The oil industry is starting to sweat as United Nations climate talks heat up and threaten to plug wells for good, veteran negotiation observers have said.
A reported letter from Opec’s leader pleading with the oil cartel’s member countries to block any language in an agreement at the climate talks that would phase out or phase down fossil fuels has rocked negotiations in Dubai.
Host and fellow petrostate United Arab Emirates is trying to curb the letter’s reverberations in a process where one or two key nations can block any measure.
Environmental activists, smarting from 30 years of soft power from oil interests keeping such discussions from seeing the light of day, were cheered by signs that the cartel is circling the wagons.
“I think they’re panicking,” said E3G analyst Alden Meyer. “Maybe the Saudis can’t do on their own what they’ve been doing for 30 years and block the process.”
Former Irish president Mary Robinson said: “They’re scared. I think they’re worried.”
Ms Robinson, co-chair of the retired leaders’ group The Elders and a prominent climate campaigner, said the fact that Opec is concerned “gives me hope”.
Last month, she clashed publicly with the president of the Cop28 negotiations, Sultan al-Jaber, who is also chief executive of the Emirates’ national oil company.
Germany’s climate envoy, Jennifer Morgan, suggested any call for blocking a deal would be felt most by small countries vulnerable to sea level rise caused by global warming.
“Right now, countries here are fighting for their lives. The small islands, and most countries here, are engaging very actively on this discussion in a real way,” she said in an interview.
“And I think it is obviously not responsible to have a position that could mean – would mean – the life and death of many (millions of people).”
She added: “When I listen to the small islands who are in my ear and in my heart, and then I hear about this Opec letter, I’m deeply concerned about it.
“We’re seeing very worrying tactics by the Arab groups here.”
Cop28 director general Majid al-Suwaidi downplayed the Opec letter, saying the UAE team running the climate conference has been meeting with negotiators to get an ambitious deal.
He said the oil cartel is a different entity to climate negotiations, even though the letter was about the talks themselves.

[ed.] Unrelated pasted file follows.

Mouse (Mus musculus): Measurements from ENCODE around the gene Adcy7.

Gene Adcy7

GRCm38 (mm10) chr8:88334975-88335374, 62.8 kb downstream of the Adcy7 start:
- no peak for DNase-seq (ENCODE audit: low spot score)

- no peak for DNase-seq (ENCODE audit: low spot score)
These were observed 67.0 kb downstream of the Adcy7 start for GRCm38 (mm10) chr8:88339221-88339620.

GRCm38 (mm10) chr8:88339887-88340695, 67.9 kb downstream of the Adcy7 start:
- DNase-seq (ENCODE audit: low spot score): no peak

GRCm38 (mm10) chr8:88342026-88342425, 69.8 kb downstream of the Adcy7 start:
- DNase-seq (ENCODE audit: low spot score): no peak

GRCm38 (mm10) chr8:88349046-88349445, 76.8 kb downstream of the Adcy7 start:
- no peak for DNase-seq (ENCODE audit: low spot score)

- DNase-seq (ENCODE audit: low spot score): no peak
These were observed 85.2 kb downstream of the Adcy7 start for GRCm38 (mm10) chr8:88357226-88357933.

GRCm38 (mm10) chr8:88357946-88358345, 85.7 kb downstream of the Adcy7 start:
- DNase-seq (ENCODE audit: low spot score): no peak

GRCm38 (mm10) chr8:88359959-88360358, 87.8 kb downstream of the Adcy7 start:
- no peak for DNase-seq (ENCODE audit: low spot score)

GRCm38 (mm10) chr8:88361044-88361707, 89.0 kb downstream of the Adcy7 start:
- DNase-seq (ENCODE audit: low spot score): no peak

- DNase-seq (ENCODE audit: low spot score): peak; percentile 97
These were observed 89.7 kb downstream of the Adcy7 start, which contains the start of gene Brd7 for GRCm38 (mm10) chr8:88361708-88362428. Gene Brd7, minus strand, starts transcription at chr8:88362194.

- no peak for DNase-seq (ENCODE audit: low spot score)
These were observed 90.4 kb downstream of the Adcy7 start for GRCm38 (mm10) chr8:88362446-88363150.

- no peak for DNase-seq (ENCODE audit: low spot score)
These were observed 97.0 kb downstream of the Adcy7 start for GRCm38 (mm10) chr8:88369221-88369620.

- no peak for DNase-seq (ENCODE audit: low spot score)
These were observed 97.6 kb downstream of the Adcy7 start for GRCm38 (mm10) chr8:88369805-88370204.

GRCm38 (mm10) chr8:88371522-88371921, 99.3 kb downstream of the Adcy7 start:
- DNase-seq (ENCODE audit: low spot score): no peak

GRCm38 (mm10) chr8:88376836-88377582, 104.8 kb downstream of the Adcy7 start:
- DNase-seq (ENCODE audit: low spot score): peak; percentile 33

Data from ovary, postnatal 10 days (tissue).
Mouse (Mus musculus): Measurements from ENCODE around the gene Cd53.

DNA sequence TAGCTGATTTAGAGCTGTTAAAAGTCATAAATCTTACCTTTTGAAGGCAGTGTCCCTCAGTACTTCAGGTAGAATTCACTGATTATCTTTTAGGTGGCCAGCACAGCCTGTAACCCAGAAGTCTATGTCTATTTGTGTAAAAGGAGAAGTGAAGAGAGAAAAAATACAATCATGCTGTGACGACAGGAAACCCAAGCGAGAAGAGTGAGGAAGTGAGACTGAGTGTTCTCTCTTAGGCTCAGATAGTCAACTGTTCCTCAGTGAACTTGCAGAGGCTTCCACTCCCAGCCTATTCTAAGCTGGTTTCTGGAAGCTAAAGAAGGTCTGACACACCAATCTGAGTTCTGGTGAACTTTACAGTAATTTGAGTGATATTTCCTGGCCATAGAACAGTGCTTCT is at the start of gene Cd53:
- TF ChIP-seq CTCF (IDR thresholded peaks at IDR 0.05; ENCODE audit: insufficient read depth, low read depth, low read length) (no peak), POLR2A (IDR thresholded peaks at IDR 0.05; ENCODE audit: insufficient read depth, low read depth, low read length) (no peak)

“I feel confident that we’re going to get a good result you’re going to be surprised about,” Mr Suwaidi told The Associated Press.
The conference presidency has been crowing about deal after deal, many of them involving hundreds of millions or even billions of dollars of pledges, but they have only nibbled the edges of the key issue of cutting emissions.
When it comes to reducing the gases that cause climate change, a key group of scientists who analyse pledges, actions and potential temperature increases said in a report on Saturday that all the action so far has not amounted to much.
— COP28 UAE (@COP28_UAE) December 9, 2023
Climate analytics chief executive Bill Hare, co-author of the report, said: “The Cop28 presidency has made a very big deal about a whole lot of voluntary initiatives, while adopting an ambiguous and weak position on the central issue of a fossil fuel phaseout.”
The controversy came as protests at the conference centre in Dubai were set to intensify, with a “Global Day of Action” urging nations to move decisively to stop climate change. The Opec letter has added fuel to their fury.
A speedy phase-out of fossil fuels has shaped up as the central issue at the talks as they head into their final days. Activists and experts have warned that the world must quickly reduce use of the oil, gas and coal that is causing dangerous warming.
Mohamed Adow, director of Power Shift Africa, called the December 6 letter from Opec secretary-general Haitham Al Ghais “shameful”, and said “the writing is on the wall for dirty energy”.
Mr Adow said: “The reality is if the world is going to save itself, it cannot be held back by a small band of countries that control the world’s oil supply.
“Fossil fuels keep power in the hands of the few that happen to have them. Renewables give energy to anyone with a solar panel or a wind turbine.”
Negotiators are fleshing out language in a key document called the Global Stocktake. It will say how much progress the world had made since the 2015 Paris agreement – where nations agreed to limit warming to 1.5C since preindustrial times – and what it has to do next.
New proposed language on how to curb warming released on Friday afternoon strengthened the options for a phase-out of fossil fuels that negotiators could choose from. Four of the five options call for some version of a rapid phase-out.
Earlier, Mr Adow had been among environmental advocates who had some qualified optimism about the expanded 27-page draft language.
“The bare bones of a historic agreement is there,” he said.
“What we now need is for countries to rally behind the stronger of the options and strengthen them further.”